Working Papers , Paper 20-14

Working Paper
House prices, credit growth, and excess volatility: implications for monetary and macroprudential policy

Progress on the question of whether policymakers should respond directly to financial variables requires a realistic economic model that captures the links between asset prices, credit expansion, and real economic activity. Standard DSGE models with fully-rational expectations have difficulty producing large swings in house prices and household debt that resemble the patterns observed in many developed countries over the past decade. We introduce excess volatility into an otherwise standard DSGE model by allowing a fraction of households to depart from fully-rational expectations. ...
Working Paper Series , Paper 2012-11

Journal Article
Understanding Post-Pandemic Surprises in Inflation and the Labor Market

Since the COVID-19 pandemic, the United States has experienced sharply rising then falling inflation alongside persistent labor market imbalances. This Economic Commentary interprets these macroeconomic dynamics, as represented by the Beveridge and Phillips curves, through the lens of a macroeconomic model. It uses the structure of the model to rationalize the debate about whether the US economy can expect a hard or soft landing. The model is surprised by the resiliency of the labor market as the US economy experienced disinflation. We suggest that the model’s limited ability to capture ...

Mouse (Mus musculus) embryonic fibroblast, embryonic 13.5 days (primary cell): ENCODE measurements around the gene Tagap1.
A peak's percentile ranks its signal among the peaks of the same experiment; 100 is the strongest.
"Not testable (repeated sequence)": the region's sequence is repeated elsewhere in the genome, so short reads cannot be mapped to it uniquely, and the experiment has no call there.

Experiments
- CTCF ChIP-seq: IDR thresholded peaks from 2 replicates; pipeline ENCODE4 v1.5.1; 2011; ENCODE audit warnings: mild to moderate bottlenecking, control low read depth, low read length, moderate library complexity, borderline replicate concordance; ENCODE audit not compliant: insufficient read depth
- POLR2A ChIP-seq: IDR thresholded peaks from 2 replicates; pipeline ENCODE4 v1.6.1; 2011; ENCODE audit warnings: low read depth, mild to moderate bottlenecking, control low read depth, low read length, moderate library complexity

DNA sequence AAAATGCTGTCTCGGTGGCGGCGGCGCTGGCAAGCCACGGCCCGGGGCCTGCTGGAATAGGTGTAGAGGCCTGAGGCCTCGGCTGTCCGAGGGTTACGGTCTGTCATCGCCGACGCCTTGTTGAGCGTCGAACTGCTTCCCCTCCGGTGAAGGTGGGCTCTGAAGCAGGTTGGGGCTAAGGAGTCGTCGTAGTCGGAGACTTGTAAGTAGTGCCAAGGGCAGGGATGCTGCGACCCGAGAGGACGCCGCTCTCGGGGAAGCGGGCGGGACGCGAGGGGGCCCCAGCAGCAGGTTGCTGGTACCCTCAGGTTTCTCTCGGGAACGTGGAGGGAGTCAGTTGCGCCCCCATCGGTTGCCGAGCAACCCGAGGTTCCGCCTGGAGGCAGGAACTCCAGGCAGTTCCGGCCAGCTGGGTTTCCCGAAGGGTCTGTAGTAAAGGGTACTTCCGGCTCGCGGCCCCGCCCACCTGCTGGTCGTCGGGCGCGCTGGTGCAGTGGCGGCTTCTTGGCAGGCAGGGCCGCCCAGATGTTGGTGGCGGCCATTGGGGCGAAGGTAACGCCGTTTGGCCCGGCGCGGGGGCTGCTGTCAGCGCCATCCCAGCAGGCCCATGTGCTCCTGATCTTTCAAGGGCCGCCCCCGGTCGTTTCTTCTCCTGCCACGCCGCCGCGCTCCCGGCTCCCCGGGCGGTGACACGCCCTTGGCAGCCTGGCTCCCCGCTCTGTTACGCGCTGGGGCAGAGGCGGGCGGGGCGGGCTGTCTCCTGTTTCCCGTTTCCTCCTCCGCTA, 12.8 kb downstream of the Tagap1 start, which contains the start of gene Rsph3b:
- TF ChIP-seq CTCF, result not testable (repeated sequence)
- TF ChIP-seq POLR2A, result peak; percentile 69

Economic Commentary , Volume 2024 , Issue 11 , Pages 6

Working Paper
Oil Price Fluctuations and US Banks

We document a sizable effect of oil price fluctuations on US banking variables by estimating an SVAR with sign restrictions as in Baumeister and Hamilton (2019). We find that oil market shocks that lead to a contraction in world economic activity unambiguously lower the amount of bank credit to the US economy, tend to decrease US banks' net worth, and tend to increase the US credit spread. The effects can be strong and long-lasting, or more modest and short-lived, depending on the source of the oil price fluctuations. The effects are stronger for smaller and lower leveraged banks.
Working Papers , Paper 24-11